Suggestions for research projects
based on cultural selection theory
Now that the theory of cultural selection has been developed into a powerful paradigm, a plethora of new research possibilities emerges, waiting to be explored. This research may contribute significantly to an improved understanding of our society. Obviously, I don't have the resources to delve into all these subjects myself. I have therefore provided this list of ideas for research projects, and I will be happy to assist any scientist who decides to devote his time and energy to one of these or a similar project.
- Mass media and democracy
- Commercial mass media are controlled by economic market forces. By the
selection and framing of news, the media in turn influence public opinion,
which again influence political decision makers in the democratic process.
This causal chain has such a profound and unintended influence on our
culture that a more thorough research in this area should have top priority.
See chapter 9.
- The development of industries is governed by economic laws which have been
studied for many years. Selection theory may contribute to the understanding
of this process by focusing on how the many micro-level economic selection
processes influence our culture on the macro level, for example by
concentration, convergence and globalization.
- Prioritizing public budgets
- Politicians don't want to prioritize because this inevitably makes them
unpopular by whoever comes low on their priority list. But if nobody makes
explicit priorities, then how are the resources divided between health care,
social relief, roads, education, culture, etc., etc.? There is obviously a
selection going on here, but the criteria or mechanisms are obscure. This
also applies to the prioritizing within each sector. The health sector, in
particular, is extremely touchy. Who is deciding whether the money goes to
cancer or psychiatry? Does an excessive amount of money go to the most prestigious
(and expensive) areas? Is it simply a battle of which patient organization
can make the most noise in the media? Are the capacity problems solved
simply by letting the waiting lists grow so long that patients die or give
up before they get to the operation table? Cost-benefit analyses have not
been very successful because the costs and benefits cannot be measured by
the same unit. An objective analysis of the selection mechanisms behind
these covert prioritizings would be extremely useful.
- Testing the cultural r/k theory
- The proposed cultural r/k theory has an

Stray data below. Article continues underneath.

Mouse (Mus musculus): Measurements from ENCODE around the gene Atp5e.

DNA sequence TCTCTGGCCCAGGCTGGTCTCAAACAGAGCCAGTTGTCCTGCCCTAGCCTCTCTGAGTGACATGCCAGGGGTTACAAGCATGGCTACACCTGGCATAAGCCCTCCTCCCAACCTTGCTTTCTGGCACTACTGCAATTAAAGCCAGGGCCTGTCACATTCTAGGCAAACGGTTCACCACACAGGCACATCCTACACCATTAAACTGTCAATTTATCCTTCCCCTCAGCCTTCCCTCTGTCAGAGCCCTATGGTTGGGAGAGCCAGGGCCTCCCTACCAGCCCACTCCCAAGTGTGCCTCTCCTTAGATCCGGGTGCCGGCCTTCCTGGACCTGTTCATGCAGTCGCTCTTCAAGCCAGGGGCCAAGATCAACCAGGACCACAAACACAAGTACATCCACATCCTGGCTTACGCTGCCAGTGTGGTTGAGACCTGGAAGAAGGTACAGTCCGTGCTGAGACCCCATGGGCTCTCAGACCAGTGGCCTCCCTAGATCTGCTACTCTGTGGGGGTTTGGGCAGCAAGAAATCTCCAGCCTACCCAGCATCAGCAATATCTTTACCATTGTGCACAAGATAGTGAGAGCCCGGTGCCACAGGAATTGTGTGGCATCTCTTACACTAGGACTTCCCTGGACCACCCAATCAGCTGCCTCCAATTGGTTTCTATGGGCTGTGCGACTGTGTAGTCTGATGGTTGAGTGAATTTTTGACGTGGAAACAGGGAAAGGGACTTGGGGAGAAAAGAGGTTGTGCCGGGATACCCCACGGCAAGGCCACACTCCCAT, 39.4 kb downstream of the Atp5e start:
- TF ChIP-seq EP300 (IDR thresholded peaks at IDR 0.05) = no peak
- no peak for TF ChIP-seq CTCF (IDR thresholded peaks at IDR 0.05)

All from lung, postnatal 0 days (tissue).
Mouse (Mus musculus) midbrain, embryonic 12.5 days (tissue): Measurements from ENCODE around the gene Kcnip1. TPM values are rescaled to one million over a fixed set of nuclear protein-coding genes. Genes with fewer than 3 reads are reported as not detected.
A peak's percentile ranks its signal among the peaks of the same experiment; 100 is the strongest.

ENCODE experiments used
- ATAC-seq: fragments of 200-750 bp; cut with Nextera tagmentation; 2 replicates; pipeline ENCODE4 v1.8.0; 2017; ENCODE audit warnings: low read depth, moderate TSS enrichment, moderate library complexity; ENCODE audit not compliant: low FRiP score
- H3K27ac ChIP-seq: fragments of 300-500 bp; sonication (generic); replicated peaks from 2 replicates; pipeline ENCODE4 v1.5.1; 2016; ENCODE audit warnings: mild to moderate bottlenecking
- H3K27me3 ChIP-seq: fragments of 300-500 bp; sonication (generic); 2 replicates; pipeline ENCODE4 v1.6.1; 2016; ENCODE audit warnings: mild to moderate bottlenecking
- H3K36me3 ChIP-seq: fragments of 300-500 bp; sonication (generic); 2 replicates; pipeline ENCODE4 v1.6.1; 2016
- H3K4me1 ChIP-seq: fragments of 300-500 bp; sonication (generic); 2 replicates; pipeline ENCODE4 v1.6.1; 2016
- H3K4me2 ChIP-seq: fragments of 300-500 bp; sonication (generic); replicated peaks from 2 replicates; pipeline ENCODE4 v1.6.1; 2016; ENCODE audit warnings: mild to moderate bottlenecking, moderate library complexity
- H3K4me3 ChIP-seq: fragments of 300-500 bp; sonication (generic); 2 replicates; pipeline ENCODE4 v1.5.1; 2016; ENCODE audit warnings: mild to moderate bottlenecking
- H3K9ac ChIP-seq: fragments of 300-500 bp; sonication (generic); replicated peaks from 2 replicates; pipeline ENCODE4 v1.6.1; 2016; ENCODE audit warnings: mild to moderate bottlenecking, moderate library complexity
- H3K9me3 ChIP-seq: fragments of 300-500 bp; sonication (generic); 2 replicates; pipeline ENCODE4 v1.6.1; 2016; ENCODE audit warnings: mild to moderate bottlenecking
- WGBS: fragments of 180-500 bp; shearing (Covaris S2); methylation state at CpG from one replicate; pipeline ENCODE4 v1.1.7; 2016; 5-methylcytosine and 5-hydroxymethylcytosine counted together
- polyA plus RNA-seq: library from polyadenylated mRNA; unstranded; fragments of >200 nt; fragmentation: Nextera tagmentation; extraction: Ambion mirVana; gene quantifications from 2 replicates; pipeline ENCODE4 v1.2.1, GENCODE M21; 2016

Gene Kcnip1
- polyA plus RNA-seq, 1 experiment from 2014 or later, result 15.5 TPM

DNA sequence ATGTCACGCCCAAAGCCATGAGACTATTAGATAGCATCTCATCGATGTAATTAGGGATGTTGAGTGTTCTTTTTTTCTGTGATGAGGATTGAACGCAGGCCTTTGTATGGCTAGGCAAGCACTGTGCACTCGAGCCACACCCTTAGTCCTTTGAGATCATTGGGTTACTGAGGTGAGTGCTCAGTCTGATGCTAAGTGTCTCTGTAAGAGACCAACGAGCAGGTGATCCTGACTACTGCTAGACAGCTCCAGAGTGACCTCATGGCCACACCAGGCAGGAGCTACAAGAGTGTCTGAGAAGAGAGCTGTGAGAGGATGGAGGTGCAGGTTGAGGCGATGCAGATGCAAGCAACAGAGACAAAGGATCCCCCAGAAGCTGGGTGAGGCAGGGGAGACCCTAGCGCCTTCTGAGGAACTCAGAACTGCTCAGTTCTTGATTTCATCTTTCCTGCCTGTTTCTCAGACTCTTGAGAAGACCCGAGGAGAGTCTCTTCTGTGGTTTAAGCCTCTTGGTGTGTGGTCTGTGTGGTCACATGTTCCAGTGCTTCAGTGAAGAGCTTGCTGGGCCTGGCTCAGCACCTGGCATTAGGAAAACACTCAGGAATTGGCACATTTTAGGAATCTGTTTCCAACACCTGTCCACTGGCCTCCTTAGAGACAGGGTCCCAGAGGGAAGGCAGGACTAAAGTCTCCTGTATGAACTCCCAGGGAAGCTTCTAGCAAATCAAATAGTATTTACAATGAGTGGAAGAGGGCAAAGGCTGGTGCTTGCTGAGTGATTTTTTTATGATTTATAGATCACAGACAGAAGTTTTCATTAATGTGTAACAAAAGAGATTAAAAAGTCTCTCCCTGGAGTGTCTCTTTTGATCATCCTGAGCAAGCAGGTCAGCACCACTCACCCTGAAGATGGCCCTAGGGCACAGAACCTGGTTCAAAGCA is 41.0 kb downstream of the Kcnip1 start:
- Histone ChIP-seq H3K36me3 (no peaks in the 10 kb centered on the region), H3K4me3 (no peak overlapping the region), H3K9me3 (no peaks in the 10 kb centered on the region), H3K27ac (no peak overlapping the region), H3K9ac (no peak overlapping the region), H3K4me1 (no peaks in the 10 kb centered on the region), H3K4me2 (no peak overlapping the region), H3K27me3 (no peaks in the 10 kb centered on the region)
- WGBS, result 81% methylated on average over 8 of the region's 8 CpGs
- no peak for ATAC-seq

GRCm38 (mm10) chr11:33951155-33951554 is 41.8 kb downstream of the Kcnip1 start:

attractive explanatory power, but a more thorough verification of this
theory is still wanting. A statistical factor analysis on anthropological
data from the human relations area files, or similar data, would be very
useful for this purpose.
- Civil wars and refugee problems
- It may be predicted from the
cultural r/k theory that the time of big international wars is soon over,
while we will still see civil wars and terrorism for many decades to
come. It would be interesting to further analyze how these problems and the ensuing
migration of refugees influences the surrounding cultures according to the
cultural r/k theory.
- Art history
- It would be interesting to investigate whether historical changes in
art style are in agreement with the cultural r/k theory. Many different arts
could be considered, including music, painting, drama, literature,
- Meme theorists have developed a powerful set of concepts and tools for
studying the evolution of religions, but we are still waiting for a more
systematic application of these principles to historical data. The cultural
r/k theory can also contribute to this study.
- Population growth
- The general fertility seems to be strongly correlated with economic and
political factors, sexual mores, and other cultural factors. A better
understanding of these mechanisms could be useful for controlling population
growth and thus securing political and ecological stability.
- Technological development
- Some big computer companies attempt to push proprietary technologies in
order to strengthen their market position, while many customers prefer open
standards and the availability of second sources. An analysis of the various
selective forces behind this and similar conflicts may improve our
understanding of the mechanisms that determine which ways technologies go.
- The evolution of scientific theories
- Scientists generally agree that their theories must be selected according
to accepted norms of reproducibility, verification and falsification.
However, such tests are not always easily applied, especially not in soft
sciences such as psychology, sociology, philosophy, aesthetics, etc. Where
rigorous testing of theories is not possible, the development of a science
may be influenced more by ideology, selective funding and a peer review
process which occasionally is more peer than review. Some
scientific communities are able to run away into crazy excesses, and they
may not be subjected to corrective intervention from outside unless the
application of their theories has dramatic consequences, as in the case of
the theory of recovered memories. An analysis of the selection processes
that govern the development of such sciences is highly needed.
- Astrology, parapsychology, ufology, numerology, healing, alternative
medicine, etc., etc. How do the theorists of these teachings agree on what
to believe? What are the selective forces that guide the development of